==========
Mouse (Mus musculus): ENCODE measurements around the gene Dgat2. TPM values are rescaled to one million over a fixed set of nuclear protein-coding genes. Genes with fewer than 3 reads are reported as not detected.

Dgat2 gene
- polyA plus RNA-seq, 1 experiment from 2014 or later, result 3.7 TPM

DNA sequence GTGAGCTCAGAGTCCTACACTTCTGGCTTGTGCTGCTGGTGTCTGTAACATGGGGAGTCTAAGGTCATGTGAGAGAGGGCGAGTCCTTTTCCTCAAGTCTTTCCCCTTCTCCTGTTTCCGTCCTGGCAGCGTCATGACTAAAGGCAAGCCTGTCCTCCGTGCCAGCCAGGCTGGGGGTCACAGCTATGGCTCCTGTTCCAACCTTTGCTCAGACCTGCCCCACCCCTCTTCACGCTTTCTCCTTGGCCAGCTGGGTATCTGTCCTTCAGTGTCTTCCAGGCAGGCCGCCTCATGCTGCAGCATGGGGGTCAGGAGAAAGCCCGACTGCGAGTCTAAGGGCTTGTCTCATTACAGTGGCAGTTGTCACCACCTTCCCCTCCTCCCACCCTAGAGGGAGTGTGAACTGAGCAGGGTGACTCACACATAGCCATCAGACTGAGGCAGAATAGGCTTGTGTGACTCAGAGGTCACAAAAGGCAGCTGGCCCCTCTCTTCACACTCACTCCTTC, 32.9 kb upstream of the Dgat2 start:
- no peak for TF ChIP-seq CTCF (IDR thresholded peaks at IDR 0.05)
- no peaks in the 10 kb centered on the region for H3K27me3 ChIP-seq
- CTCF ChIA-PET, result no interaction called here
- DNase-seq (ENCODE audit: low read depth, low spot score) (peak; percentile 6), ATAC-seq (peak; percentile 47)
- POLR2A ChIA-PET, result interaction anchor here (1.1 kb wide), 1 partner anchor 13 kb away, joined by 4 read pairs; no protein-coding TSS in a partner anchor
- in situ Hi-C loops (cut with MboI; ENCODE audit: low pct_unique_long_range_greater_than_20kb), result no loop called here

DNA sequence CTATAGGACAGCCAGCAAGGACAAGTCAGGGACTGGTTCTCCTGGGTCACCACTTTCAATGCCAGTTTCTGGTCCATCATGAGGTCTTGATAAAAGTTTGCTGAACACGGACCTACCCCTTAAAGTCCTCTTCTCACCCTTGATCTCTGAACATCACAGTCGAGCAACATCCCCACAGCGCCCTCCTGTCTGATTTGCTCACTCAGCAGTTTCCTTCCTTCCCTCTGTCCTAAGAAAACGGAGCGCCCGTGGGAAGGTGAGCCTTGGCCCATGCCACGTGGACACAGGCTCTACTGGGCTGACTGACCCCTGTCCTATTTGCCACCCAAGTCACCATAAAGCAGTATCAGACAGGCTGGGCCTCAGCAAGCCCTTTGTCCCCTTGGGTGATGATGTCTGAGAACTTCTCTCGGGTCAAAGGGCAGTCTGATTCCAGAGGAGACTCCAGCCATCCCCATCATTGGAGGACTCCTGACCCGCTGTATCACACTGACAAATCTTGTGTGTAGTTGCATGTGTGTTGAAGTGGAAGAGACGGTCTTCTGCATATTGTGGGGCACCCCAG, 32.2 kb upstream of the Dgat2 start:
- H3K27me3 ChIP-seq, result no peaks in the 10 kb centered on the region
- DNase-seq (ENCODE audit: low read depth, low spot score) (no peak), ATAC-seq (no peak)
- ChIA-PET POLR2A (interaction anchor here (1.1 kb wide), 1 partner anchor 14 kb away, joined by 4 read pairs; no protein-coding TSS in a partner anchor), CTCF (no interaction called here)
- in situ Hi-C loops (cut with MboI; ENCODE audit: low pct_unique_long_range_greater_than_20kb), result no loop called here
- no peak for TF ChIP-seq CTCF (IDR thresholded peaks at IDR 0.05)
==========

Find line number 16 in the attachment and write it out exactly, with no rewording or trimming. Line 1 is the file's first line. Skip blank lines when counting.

- no peak for TF ChIP-seq CTCF (IDR thresholded peaks at IDR 0.05)